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PMI Slips Again as Uncertainty Roils the Manufacturing Sector

The Index drops to 48.1% in its fourth straight month of contraction.

Manufacturing contracted for the fourth straight month as the uncertainty over trade and import policies continued to impact demand and new orders.

The Institute for Supply Management’s November PMI Index fell 0.2 percentage points to 48.1% as the index remained below the 50% level that indicates manufacturing growth. The New Orders Index fell 1.9 percentage points to 47.1%. The November production reading was up 2.9 percentage points to 49.1%, and both the imports and exports indexes remained below the 50% level.

Timothy R. Fiore, chairman of the ISMManufacturing Business Survey Committee, noted that the PMI not only remained below 50%, but the rate of decline was accelerating. “November was the fourth consecutive month of PMI contraction, at a faster rate compared to the prior month,” Fiore said in a press release. “Demand contracted, with the New Orders Index contracting faster, the Customers’ Inventories Index remaining at ‘too low’ levels, and the Backlog of Orders Index contracting for the seventh straight month—and at a faster rate.

“Global trade remains the most significant cross-industry issue,” Fiore said. “Among the six big industry sectors, Food, Beverage & Tobacco Products remains the strongest, while Fabricated Metal Products is the weakest. Overall, sentiment this month is neutral regarding near-term growth.”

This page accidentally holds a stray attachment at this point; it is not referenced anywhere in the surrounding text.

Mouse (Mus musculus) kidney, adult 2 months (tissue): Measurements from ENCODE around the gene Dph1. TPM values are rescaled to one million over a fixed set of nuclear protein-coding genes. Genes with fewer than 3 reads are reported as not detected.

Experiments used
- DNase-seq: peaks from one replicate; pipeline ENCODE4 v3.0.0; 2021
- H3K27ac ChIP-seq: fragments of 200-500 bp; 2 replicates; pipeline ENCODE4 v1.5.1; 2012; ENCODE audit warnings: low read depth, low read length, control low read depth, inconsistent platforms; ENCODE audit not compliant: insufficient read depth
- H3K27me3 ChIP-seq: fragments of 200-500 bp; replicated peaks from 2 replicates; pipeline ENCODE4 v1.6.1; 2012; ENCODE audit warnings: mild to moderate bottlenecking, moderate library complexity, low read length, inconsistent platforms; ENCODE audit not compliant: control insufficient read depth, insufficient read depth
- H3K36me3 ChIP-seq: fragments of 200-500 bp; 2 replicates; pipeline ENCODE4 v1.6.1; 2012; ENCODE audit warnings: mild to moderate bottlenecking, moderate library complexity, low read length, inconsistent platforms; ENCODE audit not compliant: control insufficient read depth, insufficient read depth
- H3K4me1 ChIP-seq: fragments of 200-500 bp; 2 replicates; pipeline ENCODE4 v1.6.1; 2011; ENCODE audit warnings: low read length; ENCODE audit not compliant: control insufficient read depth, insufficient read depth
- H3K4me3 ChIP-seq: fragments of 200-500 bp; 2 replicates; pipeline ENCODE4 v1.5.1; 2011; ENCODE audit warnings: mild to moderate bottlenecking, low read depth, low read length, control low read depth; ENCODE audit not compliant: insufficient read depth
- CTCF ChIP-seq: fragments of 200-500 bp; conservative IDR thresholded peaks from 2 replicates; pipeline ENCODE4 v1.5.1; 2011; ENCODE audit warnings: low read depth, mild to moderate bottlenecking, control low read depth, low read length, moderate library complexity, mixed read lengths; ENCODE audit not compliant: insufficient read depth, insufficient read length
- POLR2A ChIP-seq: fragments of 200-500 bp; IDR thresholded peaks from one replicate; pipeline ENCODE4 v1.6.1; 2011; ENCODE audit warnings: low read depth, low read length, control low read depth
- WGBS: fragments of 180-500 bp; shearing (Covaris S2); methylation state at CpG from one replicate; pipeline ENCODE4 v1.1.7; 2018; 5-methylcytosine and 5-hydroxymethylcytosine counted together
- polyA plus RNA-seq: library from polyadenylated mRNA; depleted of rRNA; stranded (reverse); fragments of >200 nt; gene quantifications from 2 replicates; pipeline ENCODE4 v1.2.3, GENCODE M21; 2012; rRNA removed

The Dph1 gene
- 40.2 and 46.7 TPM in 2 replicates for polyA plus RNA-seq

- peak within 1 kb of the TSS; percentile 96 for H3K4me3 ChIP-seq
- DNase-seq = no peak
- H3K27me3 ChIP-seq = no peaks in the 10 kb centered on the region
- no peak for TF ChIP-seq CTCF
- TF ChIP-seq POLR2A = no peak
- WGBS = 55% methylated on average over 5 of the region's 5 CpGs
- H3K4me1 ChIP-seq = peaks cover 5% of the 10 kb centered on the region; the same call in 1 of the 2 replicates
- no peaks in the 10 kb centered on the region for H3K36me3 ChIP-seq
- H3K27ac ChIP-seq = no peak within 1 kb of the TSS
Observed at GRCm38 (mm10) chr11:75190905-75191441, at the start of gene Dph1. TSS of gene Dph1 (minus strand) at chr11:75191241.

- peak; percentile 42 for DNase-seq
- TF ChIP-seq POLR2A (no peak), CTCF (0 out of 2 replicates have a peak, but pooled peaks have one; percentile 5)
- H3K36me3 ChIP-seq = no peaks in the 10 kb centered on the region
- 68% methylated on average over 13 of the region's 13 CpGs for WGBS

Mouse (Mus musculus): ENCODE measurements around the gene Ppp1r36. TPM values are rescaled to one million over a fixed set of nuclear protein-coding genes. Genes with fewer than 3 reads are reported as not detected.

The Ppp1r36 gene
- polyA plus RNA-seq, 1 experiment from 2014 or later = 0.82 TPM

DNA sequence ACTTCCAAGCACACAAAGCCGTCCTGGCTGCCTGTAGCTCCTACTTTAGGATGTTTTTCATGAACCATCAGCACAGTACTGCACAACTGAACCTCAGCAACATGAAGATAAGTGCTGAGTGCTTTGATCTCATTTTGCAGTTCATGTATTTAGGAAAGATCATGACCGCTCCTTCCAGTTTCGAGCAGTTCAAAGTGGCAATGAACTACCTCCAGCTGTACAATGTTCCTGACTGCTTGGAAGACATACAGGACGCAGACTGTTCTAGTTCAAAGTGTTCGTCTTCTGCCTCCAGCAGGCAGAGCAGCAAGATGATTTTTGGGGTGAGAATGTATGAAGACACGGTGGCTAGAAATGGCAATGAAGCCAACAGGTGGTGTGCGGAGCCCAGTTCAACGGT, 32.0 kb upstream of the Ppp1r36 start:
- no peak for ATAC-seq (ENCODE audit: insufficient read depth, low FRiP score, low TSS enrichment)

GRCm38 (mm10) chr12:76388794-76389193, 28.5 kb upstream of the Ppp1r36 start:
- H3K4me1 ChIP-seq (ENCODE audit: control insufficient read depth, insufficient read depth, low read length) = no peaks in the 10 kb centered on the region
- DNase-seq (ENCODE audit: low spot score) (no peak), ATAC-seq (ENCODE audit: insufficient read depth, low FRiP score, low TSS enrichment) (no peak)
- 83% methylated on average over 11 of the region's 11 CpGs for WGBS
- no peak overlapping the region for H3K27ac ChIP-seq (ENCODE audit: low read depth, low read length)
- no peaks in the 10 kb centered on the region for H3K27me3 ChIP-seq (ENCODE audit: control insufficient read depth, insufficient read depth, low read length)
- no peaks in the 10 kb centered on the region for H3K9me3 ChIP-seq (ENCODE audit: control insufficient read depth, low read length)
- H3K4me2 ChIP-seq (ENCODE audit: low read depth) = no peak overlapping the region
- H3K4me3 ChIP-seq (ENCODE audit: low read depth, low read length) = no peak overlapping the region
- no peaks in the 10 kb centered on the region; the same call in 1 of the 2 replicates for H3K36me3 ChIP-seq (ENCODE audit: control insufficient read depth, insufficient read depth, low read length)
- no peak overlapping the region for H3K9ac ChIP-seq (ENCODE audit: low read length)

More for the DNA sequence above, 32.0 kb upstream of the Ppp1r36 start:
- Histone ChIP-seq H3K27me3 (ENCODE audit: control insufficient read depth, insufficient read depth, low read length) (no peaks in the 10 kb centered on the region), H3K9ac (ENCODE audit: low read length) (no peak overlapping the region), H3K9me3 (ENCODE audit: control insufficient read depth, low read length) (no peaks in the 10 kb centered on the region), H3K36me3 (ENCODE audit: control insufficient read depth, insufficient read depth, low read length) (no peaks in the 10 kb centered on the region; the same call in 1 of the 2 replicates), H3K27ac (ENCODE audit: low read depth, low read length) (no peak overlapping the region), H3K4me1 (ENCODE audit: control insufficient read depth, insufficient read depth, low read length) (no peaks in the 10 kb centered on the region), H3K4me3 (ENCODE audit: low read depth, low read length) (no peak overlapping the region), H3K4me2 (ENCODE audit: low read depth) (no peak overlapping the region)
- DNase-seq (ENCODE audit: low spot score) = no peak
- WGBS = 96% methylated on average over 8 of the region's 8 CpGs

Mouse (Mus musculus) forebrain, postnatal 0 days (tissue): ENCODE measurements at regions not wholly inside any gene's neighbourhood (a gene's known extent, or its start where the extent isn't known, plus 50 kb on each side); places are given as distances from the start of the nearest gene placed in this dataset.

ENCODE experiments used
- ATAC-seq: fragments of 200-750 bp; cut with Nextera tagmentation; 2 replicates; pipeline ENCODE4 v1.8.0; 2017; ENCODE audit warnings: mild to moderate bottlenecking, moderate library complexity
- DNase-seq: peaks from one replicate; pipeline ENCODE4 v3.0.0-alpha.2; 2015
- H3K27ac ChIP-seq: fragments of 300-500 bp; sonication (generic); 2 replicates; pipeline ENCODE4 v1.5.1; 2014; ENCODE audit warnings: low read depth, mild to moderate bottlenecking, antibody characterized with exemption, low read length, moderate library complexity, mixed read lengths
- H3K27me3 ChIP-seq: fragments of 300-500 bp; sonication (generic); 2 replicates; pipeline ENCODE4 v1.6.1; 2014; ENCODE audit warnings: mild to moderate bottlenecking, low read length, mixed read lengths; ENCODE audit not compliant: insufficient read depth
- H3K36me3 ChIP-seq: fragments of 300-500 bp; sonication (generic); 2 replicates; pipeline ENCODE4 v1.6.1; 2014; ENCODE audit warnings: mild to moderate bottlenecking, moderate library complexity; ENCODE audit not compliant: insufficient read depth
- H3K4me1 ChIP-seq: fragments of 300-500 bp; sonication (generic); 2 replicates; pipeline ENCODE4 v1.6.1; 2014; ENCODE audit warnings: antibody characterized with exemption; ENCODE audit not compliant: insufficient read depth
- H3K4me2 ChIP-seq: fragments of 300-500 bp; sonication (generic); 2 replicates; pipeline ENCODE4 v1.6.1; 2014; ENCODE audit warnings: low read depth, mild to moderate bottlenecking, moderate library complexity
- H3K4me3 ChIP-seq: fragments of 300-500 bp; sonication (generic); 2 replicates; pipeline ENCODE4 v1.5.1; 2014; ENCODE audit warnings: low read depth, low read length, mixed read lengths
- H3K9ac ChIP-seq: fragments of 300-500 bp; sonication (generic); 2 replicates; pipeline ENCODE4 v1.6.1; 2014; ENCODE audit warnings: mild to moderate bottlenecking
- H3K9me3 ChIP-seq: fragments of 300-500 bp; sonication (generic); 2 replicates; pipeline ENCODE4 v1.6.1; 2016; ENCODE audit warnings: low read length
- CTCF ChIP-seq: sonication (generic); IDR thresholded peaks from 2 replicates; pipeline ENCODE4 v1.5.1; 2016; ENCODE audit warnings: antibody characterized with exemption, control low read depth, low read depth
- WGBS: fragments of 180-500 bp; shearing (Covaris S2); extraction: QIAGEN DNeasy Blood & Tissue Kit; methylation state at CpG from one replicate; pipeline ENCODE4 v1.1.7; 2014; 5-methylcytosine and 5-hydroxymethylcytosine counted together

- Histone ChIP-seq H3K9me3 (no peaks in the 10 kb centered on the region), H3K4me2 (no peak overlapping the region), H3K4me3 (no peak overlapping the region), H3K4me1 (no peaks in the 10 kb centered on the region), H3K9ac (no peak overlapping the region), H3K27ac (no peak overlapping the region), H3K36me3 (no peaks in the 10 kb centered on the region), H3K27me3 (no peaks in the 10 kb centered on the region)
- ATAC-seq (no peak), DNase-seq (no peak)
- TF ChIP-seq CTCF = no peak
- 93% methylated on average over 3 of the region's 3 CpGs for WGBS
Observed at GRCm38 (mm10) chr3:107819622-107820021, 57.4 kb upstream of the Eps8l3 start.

That uncertainly was reflected in the comments reported from committee members:

  • “Business level is similar to October.” (Computer & Electronic Products)
  • “Chemical industry has been slow globally, but the curve seems to be flattening.” (Chemical Products)
  • “Economic uncertainty continues. Our outlook on future business is cautious, yet positive.” (Transportation Equipment)
  • “Economy is holding up. Business is staying constant. The same challenges persist—foreign exchange, trade uncertainty, and trend changes [for example, sugar reduction].” (Food, Beverage & Tobacco Products)
  • “Slowdown in business has us revising our 2020-21 capital spend.” (Petroleum & Coal Products)
  • “The order book continues to shrink below our forecast levels. We’re unsure at this point how much of the slowdown is tied to certain events [like the General Motors strike], year-end inventory reductions by customers, or a worsening economy. We don’t expect clarity on this until early 2020, when we expect to either see restocking orders [a good sign] or not [a bad sign].” (Fabricated Metal Products)
  • “Demand has stabilized for the last half of [the fourth quarter], and production will be stable for the rest of this year.” (Machinery)
  • “Heading into the holiday season, we are seeing the backlog decrease as new orders for 2020 seem lighter than in past years.” (Plastics & Rubber Products)
  • “Markets have downshifted further. The continued confusion surrounding China trade has kept export markets on edge. Profits are elusive. Cash-flow planning is paramount. The general economy is slowing down.” (Wood Products)
  • “Incoming orders and production have ticked back up. Tariffs are still a question.” (Furniture & Related Products)

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